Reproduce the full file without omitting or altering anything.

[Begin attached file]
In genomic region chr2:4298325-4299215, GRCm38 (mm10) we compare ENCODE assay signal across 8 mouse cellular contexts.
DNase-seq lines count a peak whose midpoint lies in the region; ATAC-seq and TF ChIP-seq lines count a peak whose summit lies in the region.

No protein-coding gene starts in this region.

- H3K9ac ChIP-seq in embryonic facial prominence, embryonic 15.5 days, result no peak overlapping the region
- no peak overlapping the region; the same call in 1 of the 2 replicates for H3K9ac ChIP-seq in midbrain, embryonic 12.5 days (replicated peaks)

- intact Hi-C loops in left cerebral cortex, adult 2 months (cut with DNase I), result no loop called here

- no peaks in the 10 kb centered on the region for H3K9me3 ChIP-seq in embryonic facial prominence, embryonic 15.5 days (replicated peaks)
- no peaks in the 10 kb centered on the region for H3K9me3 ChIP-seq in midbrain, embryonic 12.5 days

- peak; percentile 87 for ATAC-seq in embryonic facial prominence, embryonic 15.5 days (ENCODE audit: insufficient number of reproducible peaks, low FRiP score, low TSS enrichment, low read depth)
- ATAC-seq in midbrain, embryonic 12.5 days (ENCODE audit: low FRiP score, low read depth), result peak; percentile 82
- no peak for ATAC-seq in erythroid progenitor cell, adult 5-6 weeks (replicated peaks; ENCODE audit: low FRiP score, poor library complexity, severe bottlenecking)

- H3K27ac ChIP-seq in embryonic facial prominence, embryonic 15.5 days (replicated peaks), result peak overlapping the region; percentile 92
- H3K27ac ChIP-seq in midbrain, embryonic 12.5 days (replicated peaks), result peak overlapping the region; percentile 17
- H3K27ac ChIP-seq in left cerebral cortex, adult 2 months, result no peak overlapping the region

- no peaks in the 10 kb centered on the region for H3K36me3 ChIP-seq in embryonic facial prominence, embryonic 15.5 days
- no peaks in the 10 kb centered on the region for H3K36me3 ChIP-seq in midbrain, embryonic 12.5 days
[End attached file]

In genomic region chr2:4298325-4299215, GRCm38 (mm10) we compare ENCODE assay signal across 8 mouse cellular contexts.
DNase-seq lines count a peak whose midpoint lies in the region; ATAC-seq and TF ChIP-seq lines count a peak whose summit lies in the region.

No protein-coding gene starts in this region.

- H3K9ac ChIP-seq in embryonic facial prominence, embryonic 15.5 days, result no peak overlapping the region
- no peak overlapping the region; the same call in 1 of the 2 replicates for H3K9ac ChIP-seq in midbrain, embryonic 12.5 days (replicated peaks)

- intact Hi-C loops in left cerebral cortex, adult 2 months (cut with DNase I), result no loop called here

- no peaks in the 10 kb centered on the region for H3K9me3 ChIP-seq in embryonic facial prominence, embryonic 15.5 days (replicated peaks)
- no peaks in the 10 kb centered on the region for H3K9me3 ChIP-seq in midbrain, embryonic 12.5 days

- peak; percentile 87 for ATAC-seq in embryonic facial prominence, embryonic 15.5 days (ENCODE audit: insufficient number of reproducible peaks, low FRiP score, low TSS enrichment, low read depth)
- ATAC-seq in midbrain, embryonic 12.5 days (ENCODE audit: low FRiP score, low read depth), result peak; percentile 82
- no peak for ATAC-seq in erythroid progenitor cell, adult 5-6 weeks (replicated peaks; ENCODE audit: low FRiP score, poor library complexity, severe bottlenecking)

- H3K27ac ChIP-seq in embryonic facial prominence, embryonic 15.5 days (replicated peaks), result peak overlapping the region; percentile 92
- H3K27ac ChIP-seq in midbrain, embryonic 12.5 days (replicated peaks), result peak overlapping the region; percentile 17
- H3K27ac ChIP-seq in left cerebral cortex, adult 2 months, result no peak overlapping the region

- no peaks in the 10 kb centered on the region for H3K36me3 ChIP-seq in embryonic facial prominence, embryonic 15.5 days
- no peaks in the 10 kb centered on the region for H3K36me3 ChIP-seq in midbrain, embryonic 12.5 days